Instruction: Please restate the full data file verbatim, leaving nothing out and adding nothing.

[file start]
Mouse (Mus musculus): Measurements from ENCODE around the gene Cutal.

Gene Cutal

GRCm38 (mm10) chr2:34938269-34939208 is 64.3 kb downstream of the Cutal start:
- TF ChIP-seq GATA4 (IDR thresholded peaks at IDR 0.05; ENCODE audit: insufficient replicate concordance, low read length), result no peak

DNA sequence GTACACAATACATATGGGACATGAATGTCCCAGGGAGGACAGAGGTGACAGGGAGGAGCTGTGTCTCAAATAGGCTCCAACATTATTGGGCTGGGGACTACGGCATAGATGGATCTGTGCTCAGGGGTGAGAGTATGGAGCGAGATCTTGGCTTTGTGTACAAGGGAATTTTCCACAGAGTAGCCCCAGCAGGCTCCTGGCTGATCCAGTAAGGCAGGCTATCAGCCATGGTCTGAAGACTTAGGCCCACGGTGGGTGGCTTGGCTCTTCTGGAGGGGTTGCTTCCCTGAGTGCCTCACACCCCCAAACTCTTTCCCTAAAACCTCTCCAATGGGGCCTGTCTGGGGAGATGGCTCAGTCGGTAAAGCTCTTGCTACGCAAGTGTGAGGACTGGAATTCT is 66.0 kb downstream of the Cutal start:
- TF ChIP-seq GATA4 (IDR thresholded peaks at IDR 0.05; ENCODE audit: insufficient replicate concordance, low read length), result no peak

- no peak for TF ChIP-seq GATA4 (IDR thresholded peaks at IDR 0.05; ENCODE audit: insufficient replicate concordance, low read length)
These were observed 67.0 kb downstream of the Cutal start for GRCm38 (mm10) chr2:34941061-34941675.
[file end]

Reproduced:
Mouse (Mus musculus): Measurements from ENCODE around the gene Cutal.

Gene Cutal

GRCm38 (mm10) chr2:34938269-34939208 is 64.3 kb downstream of the Cutal start:
- TF ChIP-seq GATA4 (IDR thresholded peaks at IDR 0.05; ENCODE audit: insufficient replicate concordance, low read length), result no peak

DNA sequence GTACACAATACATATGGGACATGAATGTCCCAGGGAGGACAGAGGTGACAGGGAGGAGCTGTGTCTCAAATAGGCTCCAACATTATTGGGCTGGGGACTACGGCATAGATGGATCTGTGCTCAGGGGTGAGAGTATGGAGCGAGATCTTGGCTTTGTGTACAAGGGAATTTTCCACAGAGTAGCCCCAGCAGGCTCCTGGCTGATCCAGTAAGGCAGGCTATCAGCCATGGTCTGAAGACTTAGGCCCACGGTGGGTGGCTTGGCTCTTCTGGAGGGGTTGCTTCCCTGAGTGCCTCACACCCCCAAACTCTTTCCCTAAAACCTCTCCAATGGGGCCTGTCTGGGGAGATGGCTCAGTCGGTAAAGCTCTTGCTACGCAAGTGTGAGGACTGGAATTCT is 66.0 kb downstream of the Cutal start:
- TF ChIP-seq GATA4 (IDR thresholded peaks at IDR 0.05; ENCODE audit: insufficient replicate concordance, low read length), result no peak

- no peak for TF ChIP-seq GATA4 (IDR thresholded peaks at IDR 0.05; ENCODE audit: insufficient replicate concordance, low read length)
These were observed 67.0 kb downstream of the Cutal start for GRCm38 (mm10) chr2:34941061-34941675.